The Electrification Coalition today applauded the announcement of the U.S.-China Electric Vehicles Initiative, and urged the Obama administration to go even further in its efforts to support an electrified transportation system. The Initiative includes the creation of electric vehicle demonstration projects that are similar in concept to the Electrification Ecosystems that have been proposed by the Coalition; the Coalition’s proposals, however, are much more ambitious.
“This is good news coming at an important time,” Electrification Coalition President Robbie Diamond said. “The Electrification Roadmap released by our Coalition yesterday offers detailed policy proposals to create Electrification Ecosystems, which are similar in concept to the demonstration projects proposed by the United States and China in that they envision projects in specific cities. That said, our Ecosystems would put as many as 100,000 electric vehicles per ecosystem on the road by 2013. We believe that is an ambitious but achievable goal, and one that is necessary if we are going to have timely mass penetration of electric vehicles. We are pleased that the administration is pursuing similar concepts, and hope they will pursue even more ambitious and specific goals.”
The Electrification Coalition, formally launched in Washington, D.C., on Monday, is a nonpartisan, not-for-profit organization committed to promoting policies and actions that will facilitate the deployment of electric vehicles on a mass scale in order to combat the economic, environmental, and national security vulnerabilities caused by our nation’s dependence on petroleum.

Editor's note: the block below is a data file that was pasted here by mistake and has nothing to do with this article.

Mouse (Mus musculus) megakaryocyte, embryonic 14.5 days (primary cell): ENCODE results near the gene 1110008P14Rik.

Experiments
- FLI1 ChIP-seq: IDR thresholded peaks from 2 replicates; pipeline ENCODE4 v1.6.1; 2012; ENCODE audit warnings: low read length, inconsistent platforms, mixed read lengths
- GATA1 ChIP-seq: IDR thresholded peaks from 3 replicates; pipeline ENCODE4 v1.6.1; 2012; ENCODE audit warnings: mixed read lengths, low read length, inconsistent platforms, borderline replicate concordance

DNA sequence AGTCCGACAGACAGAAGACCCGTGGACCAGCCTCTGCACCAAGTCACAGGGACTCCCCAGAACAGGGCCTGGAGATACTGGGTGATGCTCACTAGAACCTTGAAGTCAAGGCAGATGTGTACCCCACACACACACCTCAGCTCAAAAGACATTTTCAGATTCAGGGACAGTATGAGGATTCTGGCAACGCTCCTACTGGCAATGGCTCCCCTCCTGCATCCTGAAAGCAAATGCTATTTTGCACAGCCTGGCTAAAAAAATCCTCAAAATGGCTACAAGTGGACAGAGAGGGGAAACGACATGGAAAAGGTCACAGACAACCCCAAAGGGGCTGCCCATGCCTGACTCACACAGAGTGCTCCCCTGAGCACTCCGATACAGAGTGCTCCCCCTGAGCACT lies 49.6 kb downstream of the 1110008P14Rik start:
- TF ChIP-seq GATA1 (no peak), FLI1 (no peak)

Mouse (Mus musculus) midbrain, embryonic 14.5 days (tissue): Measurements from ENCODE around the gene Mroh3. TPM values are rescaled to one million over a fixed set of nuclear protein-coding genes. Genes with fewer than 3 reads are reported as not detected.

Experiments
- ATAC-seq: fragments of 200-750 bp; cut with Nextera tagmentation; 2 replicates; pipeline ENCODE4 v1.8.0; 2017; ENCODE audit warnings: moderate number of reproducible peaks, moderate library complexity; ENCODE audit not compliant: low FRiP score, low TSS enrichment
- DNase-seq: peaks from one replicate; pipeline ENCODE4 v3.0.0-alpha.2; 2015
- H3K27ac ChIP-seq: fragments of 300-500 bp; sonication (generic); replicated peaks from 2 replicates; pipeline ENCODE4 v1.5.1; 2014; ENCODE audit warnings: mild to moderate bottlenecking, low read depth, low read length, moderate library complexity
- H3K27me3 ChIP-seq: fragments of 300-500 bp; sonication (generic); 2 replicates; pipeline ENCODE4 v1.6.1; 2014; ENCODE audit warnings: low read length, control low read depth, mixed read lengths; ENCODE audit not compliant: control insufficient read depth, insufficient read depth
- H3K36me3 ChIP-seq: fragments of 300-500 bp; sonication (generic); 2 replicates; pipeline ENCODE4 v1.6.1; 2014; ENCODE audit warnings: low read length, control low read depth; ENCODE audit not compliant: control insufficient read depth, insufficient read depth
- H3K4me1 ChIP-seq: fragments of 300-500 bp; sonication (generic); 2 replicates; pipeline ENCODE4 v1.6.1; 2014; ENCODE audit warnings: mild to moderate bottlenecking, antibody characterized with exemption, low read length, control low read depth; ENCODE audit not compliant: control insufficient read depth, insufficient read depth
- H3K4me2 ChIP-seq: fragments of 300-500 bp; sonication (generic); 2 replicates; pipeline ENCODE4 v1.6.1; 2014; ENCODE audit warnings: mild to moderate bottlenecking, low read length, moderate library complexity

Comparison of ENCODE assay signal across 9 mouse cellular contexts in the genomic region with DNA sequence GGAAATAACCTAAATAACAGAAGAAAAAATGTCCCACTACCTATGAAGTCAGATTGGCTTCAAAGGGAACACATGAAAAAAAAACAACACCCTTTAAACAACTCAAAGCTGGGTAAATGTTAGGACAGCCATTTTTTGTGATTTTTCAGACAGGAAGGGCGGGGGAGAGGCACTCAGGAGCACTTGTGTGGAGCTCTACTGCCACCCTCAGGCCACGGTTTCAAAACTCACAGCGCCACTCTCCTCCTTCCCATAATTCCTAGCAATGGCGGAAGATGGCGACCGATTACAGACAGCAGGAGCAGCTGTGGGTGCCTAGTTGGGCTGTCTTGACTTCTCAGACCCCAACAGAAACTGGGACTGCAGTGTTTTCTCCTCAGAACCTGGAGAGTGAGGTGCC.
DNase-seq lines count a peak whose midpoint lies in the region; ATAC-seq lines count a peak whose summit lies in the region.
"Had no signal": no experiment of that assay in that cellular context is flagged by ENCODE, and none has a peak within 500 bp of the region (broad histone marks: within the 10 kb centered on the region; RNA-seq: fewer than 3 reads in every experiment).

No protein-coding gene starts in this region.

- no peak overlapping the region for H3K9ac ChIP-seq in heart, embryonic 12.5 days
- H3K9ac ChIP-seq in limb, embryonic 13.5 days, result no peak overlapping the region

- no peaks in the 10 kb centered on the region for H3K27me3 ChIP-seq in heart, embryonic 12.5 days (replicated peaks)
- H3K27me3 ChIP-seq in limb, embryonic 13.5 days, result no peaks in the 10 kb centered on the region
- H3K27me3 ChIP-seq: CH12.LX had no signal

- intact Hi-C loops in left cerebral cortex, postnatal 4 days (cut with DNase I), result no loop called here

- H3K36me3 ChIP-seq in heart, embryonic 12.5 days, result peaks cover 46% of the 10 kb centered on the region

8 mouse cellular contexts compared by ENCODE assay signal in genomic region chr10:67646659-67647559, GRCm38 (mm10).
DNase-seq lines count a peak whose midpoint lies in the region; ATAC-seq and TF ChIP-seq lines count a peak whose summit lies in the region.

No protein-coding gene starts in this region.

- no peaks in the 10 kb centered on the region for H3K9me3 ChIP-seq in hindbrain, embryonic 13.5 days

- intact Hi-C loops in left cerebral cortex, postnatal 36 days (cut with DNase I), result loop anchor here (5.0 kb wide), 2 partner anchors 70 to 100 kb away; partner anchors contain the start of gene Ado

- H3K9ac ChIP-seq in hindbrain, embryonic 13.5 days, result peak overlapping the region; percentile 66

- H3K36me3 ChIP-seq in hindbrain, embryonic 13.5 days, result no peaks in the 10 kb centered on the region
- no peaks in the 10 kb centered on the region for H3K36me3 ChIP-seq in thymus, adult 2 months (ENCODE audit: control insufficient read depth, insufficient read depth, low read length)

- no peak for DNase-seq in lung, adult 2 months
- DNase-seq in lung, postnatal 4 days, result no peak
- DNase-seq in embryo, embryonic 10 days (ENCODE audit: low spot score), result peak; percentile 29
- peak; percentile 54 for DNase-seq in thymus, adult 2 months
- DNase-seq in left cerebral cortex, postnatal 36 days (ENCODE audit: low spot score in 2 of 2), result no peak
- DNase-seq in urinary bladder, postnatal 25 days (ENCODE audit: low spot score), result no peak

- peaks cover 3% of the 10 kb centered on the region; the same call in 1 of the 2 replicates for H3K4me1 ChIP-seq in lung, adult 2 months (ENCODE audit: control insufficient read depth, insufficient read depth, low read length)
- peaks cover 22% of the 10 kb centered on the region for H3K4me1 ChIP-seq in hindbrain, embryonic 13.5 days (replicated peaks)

As its first official act, the Coalition released the Electrification Roadmap, a sweeping report detailing the dangers of oil dependence, explaining the benefits of electrification, describing the challenges facing electric cars, and providing specific policy proposals to overcome those challenges. The Electrification Roadmap presents a bold and specific vision: By 2040, 75 percent of light-duty vehicle miles traveled in the United States should be electric miles. As a result, oil consumption in the light-duty fleet would be reduced by more than 75 percent, and U.S. crude oil imports could effectively be reduced to zero.
Among its many policy recommendations, the Roadmap proposes the creation of electrification ‘ecosystems,’ geographic areas in which all of the elements of an electrified transportation system are deployed, thus providing a crucial first step toward moving electrification beyond a niche product into a dominant, compelling, and ubiquitous concept.